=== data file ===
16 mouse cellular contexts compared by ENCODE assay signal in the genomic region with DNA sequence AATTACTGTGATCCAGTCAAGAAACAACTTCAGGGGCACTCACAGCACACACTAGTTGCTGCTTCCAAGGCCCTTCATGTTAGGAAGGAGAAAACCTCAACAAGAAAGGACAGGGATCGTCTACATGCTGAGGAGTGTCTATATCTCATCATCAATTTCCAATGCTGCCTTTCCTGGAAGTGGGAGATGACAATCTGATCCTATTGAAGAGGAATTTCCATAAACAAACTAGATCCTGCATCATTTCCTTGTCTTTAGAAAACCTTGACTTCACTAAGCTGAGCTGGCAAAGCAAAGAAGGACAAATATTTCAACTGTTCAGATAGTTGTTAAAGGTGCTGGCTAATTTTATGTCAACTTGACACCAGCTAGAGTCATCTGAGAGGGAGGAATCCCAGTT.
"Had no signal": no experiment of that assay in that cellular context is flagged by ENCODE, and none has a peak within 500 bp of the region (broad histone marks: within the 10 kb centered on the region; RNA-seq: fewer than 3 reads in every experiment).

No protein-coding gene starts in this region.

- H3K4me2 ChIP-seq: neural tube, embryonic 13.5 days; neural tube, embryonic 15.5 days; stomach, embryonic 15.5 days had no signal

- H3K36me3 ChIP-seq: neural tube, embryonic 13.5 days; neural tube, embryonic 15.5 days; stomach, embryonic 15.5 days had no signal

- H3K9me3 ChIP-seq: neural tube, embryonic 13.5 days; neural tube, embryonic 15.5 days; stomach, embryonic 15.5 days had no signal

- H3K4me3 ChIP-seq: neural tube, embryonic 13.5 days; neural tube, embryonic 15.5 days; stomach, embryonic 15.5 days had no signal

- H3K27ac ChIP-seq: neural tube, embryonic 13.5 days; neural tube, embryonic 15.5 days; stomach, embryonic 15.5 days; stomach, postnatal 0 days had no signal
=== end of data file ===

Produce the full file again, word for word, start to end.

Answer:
16 mouse cellular contexts compared by ENCODE assay signal in the genomic region with DNA sequence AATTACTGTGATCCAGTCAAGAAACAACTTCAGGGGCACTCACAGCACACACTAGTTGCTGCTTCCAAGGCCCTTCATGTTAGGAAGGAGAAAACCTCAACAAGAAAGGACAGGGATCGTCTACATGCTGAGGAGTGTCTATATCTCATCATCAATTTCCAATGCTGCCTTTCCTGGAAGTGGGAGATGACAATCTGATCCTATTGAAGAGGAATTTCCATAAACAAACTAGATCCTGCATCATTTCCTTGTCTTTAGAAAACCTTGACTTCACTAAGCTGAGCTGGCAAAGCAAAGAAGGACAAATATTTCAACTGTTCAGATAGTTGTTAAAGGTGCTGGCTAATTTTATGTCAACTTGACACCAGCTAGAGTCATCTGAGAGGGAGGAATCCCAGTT.
"Had no signal": no experiment of that assay in that cellular context is flagged by ENCODE, and none has a peak within 500 bp of the region (broad histone marks: within the 10 kb centered on the region; RNA-seq: fewer than 3 reads in every experiment).

No protein-coding gene starts in this region.

- H3K4me2 ChIP-seq: neural tube, embryonic 13.5 days; neural tube, embryonic 15.5 days; stomach, embryonic 15.5 days had no signal

- H3K36me3 ChIP-seq: neural tube, embryonic 13.5 days; neural tube, embryonic 15.5 days; stomach, embryonic 15.5 days had no signal

- H3K9me3 ChIP-seq: neural tube, embryonic 13.5 days; neural tube, embryonic 15.5 days; stomach, embryonic 15.5 days had no signal

- H3K4me3 ChIP-seq: neural tube, embryonic 13.5 days; neural tube, embryonic 15.5 days; stomach, embryonic 15.5 days had no signal

- H3K27ac ChIP-seq: neural tube, embryonic 13.5 days; neural tube, embryonic 15.5 days; stomach, embryonic 15.5 days; stomach, postnatal 0 days had no signal